St. Pio of Pietrelcina was a Franciscan priest living in the small Italian village of Pietrelcina between 1887 and 1968. The center of his life was Jesus Christ in the Holy Sacrifice of the Mass. He deeply desired to unite himself to Christ’s passion and would be drawn into mystical prayer for hours while celebrating mass. Padre Pio embraced the challenges of being a disciple of Christ and the unique sufferings of the stigmata, which God gave him to draw him closer to Jesus, the source of his joy.
His parishioners sensed his dedication to Jesus and sought him out for prayer, counsel, and confession. The Lord gave him amazing graces as a confessor, and he put these gifts to good use spending most of his day in the confessional. Over decades he worked as the Lord’s instrument in the sacrament of reconciliation, hearing the confessions of many thousands of people who traveled from all over the world.
Graham Greene, a famous British author, entered the Catholic Church in 1926 before marrying his wife, Vivien. But Greene struggled to overcome sexual sin, indulging in a series of affairs. In 1949, he visited a Franciscan monastery with his mistress, Catherine Walston, where he heard Padre Pio say Mass. The holy priest’s stigmata “profoundly moved” him, and he lost “the sense of time” during Mass. Yet when, through a messenger, Padre Pio invited Greene to meet him, his reaction was, “I didn’t want to change my life by meeting a saint. I felt that there was a good chance that he was one.”
While Greene certainly admired Padre Pio and marveled at seeing him, he was afraid to accept his invitation because he knew that in meeting the saint he would encounter Jesus. While Padre Pio was certainly famous for dispensing the mercy of Jesus in the confessional, Greene knew this was an invitation to the conversion, change of life, and challenges that Jesus gives us on our way to ultimate joy in him. Sadly, Greene rejected the invitation and remained trapped in his tumultuous ways.
This week we will have the opportunity to meet another famous imitator of Jesus Christ and St. Francis during the Pope’s visit to the United States. While he bears no visible wounds of Jesus, Pope Francis is notably conformed to Christ in his imitation of the Lord’s poverty, simplicity, and humility. He is also, as the successor of St. Peter, the vicar and mouthpiece of Jesus Christ on earth. It is through him that Jesus Christ is present and speaks to the world in a special way. At times, the voice of Christ speaking through the Pope changes both individuals and nations who are willing to listen. Perhaps that is why China and certain other oppressive countries are afraid to let the Pope, as representative of Jesus Christ, into their county, while allowing the president of the United States, as leader of the “free world,” the opportunity to visit.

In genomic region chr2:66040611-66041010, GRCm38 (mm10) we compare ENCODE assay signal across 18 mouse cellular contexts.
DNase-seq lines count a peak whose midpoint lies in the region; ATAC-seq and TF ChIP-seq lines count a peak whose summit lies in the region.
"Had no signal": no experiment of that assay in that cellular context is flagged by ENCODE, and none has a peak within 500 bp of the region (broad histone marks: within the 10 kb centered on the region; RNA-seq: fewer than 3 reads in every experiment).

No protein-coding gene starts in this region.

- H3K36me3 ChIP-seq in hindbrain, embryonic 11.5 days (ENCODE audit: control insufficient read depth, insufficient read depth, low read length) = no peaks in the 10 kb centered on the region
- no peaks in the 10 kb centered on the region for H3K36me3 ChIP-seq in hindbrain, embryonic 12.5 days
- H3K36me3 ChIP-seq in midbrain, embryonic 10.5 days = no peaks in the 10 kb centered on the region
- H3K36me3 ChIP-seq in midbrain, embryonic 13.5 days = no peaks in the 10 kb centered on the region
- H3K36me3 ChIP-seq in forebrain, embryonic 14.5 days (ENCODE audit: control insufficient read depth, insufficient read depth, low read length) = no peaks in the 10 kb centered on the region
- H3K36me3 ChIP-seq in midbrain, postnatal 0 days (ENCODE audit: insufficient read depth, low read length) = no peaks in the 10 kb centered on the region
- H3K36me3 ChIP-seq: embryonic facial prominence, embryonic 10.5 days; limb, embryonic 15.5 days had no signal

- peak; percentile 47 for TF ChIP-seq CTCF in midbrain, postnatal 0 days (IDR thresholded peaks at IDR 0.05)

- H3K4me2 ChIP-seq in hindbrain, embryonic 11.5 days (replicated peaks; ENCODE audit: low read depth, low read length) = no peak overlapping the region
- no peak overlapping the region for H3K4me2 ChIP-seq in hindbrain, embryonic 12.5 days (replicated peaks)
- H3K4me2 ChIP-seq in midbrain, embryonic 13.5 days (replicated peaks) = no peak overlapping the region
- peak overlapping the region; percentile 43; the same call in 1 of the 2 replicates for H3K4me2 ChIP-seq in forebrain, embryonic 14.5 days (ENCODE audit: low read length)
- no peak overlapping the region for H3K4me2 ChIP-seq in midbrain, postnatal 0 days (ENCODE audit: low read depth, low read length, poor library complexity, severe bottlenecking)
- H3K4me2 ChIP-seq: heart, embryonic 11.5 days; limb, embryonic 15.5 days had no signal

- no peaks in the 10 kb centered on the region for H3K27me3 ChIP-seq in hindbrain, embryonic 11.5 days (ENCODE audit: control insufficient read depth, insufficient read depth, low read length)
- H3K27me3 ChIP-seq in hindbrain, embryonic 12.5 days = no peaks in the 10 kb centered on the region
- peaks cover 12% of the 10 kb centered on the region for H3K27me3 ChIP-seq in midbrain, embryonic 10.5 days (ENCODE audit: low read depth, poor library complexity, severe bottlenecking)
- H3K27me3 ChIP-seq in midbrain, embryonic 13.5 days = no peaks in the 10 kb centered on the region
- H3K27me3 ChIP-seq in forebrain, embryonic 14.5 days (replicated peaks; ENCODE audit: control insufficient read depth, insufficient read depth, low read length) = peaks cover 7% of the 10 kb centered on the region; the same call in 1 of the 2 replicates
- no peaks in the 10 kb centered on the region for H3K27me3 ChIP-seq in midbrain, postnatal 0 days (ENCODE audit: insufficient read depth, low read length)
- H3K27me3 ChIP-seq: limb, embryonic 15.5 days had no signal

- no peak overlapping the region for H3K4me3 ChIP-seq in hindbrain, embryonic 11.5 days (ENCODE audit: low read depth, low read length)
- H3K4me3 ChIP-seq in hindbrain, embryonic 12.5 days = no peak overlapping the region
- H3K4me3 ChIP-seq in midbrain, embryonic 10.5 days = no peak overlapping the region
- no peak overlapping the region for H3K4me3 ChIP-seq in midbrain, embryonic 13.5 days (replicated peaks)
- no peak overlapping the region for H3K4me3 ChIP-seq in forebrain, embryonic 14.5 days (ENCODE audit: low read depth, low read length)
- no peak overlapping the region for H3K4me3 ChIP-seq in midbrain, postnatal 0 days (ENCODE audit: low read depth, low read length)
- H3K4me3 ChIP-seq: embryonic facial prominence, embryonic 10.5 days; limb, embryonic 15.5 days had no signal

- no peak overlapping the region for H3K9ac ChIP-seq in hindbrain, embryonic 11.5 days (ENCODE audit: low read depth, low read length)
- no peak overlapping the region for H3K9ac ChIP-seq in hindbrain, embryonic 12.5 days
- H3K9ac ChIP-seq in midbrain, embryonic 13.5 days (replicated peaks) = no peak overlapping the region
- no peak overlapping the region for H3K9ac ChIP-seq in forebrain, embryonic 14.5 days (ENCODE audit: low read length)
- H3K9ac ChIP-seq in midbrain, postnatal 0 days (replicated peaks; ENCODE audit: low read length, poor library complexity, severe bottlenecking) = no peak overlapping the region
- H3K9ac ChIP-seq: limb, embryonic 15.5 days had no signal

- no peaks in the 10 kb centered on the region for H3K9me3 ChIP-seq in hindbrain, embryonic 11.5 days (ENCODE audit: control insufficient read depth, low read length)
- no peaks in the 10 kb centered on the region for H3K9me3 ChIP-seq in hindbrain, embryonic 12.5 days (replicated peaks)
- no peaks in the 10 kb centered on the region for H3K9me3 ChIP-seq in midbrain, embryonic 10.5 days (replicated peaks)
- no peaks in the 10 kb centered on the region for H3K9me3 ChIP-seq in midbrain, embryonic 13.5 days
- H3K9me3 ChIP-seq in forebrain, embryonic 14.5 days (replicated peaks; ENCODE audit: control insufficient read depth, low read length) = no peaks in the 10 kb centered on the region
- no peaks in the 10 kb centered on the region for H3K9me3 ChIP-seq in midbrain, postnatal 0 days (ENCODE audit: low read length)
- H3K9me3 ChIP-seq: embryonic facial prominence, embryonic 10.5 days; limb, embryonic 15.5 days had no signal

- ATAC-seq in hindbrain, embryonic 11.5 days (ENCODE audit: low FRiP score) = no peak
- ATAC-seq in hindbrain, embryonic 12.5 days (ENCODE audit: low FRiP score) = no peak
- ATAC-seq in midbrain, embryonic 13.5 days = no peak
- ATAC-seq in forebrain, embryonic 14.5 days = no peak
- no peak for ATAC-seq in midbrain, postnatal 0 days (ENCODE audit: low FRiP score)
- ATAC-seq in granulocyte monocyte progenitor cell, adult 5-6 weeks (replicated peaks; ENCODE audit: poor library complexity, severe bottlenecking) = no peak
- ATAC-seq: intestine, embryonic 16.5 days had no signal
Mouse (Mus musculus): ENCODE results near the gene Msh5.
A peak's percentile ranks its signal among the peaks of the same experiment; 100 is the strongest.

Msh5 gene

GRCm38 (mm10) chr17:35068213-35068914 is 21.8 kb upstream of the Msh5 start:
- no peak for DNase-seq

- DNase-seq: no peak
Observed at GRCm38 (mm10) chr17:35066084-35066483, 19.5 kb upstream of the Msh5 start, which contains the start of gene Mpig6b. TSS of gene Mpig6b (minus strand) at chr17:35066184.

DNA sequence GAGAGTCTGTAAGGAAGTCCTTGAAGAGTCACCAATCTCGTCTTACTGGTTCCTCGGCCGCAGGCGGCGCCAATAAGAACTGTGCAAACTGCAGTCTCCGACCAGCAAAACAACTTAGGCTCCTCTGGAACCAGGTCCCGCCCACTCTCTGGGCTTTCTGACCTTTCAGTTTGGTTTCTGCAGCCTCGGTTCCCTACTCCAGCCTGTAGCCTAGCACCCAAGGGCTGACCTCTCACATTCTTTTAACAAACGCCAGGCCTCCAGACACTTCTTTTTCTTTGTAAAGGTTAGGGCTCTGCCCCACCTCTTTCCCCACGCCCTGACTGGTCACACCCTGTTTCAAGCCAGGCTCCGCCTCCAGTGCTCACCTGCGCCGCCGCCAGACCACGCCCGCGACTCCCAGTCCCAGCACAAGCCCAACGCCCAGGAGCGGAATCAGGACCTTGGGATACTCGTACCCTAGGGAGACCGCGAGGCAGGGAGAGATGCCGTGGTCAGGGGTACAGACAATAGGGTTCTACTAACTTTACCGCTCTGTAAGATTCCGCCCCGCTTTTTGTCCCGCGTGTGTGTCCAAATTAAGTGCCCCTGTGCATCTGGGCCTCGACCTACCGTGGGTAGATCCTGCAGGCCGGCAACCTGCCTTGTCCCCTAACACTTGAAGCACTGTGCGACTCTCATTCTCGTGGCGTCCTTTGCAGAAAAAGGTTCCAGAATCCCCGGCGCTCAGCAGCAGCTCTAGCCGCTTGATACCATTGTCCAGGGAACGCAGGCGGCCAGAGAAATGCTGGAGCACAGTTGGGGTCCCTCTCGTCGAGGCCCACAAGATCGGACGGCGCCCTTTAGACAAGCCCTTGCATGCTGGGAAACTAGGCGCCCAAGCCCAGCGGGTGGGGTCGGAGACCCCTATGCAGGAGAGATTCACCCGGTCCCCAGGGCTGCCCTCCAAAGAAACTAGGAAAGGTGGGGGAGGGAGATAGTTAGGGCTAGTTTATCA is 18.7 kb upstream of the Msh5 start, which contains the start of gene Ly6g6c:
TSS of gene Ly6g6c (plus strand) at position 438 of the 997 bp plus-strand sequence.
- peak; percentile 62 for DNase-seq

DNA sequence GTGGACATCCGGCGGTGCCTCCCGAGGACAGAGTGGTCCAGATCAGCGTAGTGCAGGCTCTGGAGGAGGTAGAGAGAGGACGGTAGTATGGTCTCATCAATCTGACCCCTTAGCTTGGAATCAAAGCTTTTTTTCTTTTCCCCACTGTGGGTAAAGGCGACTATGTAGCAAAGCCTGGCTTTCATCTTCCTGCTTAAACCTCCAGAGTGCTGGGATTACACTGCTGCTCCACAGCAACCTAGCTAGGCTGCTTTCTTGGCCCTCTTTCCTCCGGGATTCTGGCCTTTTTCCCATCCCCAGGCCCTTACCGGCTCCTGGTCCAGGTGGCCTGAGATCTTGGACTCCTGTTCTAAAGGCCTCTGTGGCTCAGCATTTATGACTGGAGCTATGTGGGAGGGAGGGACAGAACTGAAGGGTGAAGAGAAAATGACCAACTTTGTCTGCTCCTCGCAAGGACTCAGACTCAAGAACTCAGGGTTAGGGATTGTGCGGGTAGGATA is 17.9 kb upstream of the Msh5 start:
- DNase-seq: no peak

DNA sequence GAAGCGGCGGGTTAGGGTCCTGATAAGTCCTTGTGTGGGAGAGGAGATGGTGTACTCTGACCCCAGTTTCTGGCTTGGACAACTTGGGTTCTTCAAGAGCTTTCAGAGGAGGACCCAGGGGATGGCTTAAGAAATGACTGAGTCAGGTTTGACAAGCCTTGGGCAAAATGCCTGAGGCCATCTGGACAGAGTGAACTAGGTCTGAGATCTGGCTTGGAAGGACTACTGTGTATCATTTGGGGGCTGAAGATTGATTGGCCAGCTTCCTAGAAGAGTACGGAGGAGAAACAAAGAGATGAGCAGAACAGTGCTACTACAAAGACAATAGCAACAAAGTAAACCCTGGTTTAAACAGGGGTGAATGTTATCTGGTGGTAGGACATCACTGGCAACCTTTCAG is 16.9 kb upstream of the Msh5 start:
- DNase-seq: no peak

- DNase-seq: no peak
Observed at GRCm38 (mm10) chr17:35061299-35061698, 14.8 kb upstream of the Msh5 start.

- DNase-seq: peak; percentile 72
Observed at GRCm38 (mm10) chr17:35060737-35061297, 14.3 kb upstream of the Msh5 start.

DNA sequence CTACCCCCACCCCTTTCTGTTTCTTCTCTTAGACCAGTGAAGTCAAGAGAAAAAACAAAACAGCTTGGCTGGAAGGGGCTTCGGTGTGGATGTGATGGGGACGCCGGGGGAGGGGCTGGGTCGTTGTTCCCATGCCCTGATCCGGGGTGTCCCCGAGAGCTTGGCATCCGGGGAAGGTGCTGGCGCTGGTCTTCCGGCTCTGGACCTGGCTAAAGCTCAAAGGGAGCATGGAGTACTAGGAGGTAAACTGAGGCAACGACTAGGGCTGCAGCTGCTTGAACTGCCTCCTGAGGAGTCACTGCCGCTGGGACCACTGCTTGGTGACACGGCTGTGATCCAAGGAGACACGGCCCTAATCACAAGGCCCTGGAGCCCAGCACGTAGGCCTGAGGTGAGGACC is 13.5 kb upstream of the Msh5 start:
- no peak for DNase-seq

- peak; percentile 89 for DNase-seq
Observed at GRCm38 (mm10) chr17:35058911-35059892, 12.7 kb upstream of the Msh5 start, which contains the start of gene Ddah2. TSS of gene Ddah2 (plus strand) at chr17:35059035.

Jesus brought unparalleled love, mercy, hope, and joy to the world. But he also challenged everyone. He humbled the proud and relativized the powerful of the world, reminding them they had only what was given to them from above. He challenged the sick, the blind, and the lame to have faith in him so that they might be healed, see, and walk. He challenged the poor and those who mourn to find beatitude in God, and the rich to share their wealth so that they might have eternal riches in heaven. He challenged the legalistic to show mercy. He challenged the devout young man to give everything. To the sinful, he extended forgiveness but also the merciful truth that challenges: I will help you, now “go and sin no more.”
Great crowds were drawn to Jesus. Some wanted to see a spectacle. Others hoped Jesus would be their great political leader. But he disappointed such expectations by giving the world so much more—a supreme gift of love and an invitation to respond. Jesus promises supreme happiness and his constant help to reach it, but he is honest about the total conversion this will require and gives us the choice to accept or to reject his invitation.
This week Pope Francis will deliver once more this invitation of Jesus Christ to the United States, and with that invitation will come a challenge to all of us. He will draw crowds, headlines, and news coverage. Some will seek to make him a mouthpiece of a safe, narrow, human ideology. But to those who are hoping to find merely a political solution, a re-articulation of their own teaching, just one more call to activism, a certain stance on certain issues, or vague soothing platitudes—and to any of us who hope to see someone else challenged—listen up!
Pope Francis is here to present Jesus Christ—the way, the truth, and the life—who offers us eternal, infinite beatitude but demands our whole self. The question is, will we open our hearts to this encounter and give ourselves over to Jesus, or will we admire the spectacle from a safe distance, like Greene watching Padre Pio, and flee, comforting ourselves with the illusion that we’re really fine as we are, and distracting ourselves with silly, finite, little goods that ultimately trap us in misery?
May God give us the grace to heed the words of Jesus, repeatedly proclaimed through his vicars: “be not afraid” and “come follow me.”
Image: Caravaggio, The Call of St. Matthew (Detail)